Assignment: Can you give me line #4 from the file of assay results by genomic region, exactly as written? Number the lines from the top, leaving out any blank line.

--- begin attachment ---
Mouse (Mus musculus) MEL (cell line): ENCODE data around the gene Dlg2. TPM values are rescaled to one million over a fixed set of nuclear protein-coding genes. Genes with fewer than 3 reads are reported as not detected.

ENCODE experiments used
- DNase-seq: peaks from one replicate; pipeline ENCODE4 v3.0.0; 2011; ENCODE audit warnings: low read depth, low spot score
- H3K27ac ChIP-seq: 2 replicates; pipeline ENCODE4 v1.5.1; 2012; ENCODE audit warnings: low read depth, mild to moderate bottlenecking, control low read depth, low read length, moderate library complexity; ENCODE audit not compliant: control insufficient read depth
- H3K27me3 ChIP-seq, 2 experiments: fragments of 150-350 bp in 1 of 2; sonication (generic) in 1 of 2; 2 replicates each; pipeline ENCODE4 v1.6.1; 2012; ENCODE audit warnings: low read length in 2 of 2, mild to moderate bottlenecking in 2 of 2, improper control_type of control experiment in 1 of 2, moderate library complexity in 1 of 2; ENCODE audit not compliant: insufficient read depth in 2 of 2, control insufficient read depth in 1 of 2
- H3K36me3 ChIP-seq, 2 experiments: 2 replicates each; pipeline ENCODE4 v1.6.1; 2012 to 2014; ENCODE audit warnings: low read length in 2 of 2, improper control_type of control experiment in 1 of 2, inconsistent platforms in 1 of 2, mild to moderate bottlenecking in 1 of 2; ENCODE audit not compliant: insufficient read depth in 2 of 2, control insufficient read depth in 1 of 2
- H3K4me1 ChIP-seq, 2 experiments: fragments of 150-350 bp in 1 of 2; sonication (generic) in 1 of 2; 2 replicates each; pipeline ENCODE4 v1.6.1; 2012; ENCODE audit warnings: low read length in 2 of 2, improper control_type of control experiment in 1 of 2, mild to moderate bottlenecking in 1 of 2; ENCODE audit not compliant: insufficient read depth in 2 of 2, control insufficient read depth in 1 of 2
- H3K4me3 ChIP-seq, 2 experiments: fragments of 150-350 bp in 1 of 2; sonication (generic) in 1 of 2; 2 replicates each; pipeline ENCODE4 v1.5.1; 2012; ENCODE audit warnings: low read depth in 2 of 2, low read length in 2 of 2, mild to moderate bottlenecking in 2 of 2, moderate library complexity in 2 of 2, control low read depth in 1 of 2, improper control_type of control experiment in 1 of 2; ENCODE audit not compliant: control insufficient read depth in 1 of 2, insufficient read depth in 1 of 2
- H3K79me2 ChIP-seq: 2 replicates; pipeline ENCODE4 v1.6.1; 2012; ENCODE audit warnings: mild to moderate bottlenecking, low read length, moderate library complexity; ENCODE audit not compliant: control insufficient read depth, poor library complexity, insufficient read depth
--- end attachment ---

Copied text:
- H3K27ac ChIP-seq: 2 replicates; pipeline ENCODE4 v1.5.1; 2012; ENCODE audit warnings: low read depth, mild to moderate bottlenecking, control low read depth, low read length, moderate library complexity; ENCODE audit not compliant: control insufficient read depth